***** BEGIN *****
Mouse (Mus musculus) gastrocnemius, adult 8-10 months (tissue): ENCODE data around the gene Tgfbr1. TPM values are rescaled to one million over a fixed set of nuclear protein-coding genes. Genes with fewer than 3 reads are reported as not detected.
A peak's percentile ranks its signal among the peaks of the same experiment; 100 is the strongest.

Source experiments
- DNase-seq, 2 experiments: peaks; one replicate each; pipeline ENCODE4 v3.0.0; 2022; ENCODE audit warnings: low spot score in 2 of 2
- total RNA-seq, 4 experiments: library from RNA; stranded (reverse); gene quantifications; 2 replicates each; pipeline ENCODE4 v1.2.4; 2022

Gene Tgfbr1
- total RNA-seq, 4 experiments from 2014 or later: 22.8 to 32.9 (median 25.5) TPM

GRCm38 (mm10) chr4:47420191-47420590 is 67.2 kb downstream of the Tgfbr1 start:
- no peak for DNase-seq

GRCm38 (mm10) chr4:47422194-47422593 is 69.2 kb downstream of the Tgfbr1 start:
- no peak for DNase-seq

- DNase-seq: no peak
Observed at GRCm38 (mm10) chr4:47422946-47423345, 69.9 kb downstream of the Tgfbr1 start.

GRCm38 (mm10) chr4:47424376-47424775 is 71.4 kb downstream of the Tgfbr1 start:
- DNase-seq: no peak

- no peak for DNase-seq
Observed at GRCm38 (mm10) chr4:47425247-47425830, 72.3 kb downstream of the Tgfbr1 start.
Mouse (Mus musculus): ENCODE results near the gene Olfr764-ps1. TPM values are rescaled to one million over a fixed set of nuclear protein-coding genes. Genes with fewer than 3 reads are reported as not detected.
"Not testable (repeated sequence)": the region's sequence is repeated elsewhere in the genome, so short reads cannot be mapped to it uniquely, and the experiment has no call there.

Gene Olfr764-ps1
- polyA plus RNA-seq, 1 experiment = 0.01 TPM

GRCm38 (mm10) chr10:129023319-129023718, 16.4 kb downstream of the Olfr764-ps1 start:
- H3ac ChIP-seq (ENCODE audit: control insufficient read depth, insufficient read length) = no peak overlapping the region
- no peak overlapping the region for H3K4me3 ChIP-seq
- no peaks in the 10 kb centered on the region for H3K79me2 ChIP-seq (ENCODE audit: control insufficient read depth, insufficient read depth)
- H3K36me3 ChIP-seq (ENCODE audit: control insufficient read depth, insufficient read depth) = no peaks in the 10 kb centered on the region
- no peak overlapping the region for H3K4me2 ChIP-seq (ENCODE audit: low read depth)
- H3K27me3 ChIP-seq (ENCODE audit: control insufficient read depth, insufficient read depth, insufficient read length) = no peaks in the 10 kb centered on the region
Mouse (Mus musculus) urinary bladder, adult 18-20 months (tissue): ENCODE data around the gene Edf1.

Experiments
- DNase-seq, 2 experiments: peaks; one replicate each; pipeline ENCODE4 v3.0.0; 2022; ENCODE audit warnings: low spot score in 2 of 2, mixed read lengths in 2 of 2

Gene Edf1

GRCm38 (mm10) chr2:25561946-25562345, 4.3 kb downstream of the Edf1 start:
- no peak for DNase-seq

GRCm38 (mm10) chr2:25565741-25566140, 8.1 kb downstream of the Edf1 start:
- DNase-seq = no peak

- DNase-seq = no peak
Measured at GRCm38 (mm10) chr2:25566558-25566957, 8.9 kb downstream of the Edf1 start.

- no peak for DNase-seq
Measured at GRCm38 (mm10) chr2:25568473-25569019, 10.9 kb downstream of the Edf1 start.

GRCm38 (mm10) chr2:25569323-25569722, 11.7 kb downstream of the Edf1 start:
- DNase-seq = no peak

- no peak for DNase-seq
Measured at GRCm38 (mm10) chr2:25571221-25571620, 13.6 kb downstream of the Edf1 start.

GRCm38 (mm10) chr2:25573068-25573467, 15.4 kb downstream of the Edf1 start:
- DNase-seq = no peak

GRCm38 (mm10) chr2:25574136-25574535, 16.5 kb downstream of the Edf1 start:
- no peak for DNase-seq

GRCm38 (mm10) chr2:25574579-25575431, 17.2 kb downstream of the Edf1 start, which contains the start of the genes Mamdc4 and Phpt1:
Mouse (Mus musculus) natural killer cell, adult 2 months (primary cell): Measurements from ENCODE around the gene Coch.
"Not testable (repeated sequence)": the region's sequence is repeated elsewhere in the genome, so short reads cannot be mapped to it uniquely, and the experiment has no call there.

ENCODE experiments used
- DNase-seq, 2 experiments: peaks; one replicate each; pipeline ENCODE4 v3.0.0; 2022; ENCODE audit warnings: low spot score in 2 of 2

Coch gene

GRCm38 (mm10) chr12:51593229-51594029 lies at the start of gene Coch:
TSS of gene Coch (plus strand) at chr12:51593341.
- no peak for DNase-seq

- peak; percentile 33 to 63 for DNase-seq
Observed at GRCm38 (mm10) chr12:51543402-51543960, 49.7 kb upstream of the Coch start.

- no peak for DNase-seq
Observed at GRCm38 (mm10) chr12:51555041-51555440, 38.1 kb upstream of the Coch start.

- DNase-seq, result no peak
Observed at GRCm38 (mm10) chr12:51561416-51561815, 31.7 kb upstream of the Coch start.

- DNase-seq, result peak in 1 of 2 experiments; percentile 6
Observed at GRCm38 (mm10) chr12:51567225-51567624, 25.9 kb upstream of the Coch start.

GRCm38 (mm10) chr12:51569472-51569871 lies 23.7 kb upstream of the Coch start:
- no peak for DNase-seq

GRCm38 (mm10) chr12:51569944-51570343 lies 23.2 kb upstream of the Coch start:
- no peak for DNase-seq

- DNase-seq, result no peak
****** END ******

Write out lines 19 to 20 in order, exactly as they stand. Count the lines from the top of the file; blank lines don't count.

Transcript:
"Not testable (repeated sequence)": the region's sequence is repeated elsewhere in the genome, so short reads cannot be mapped to it uniquely, and the experiment has no call there.

Gene Olfr764-ps1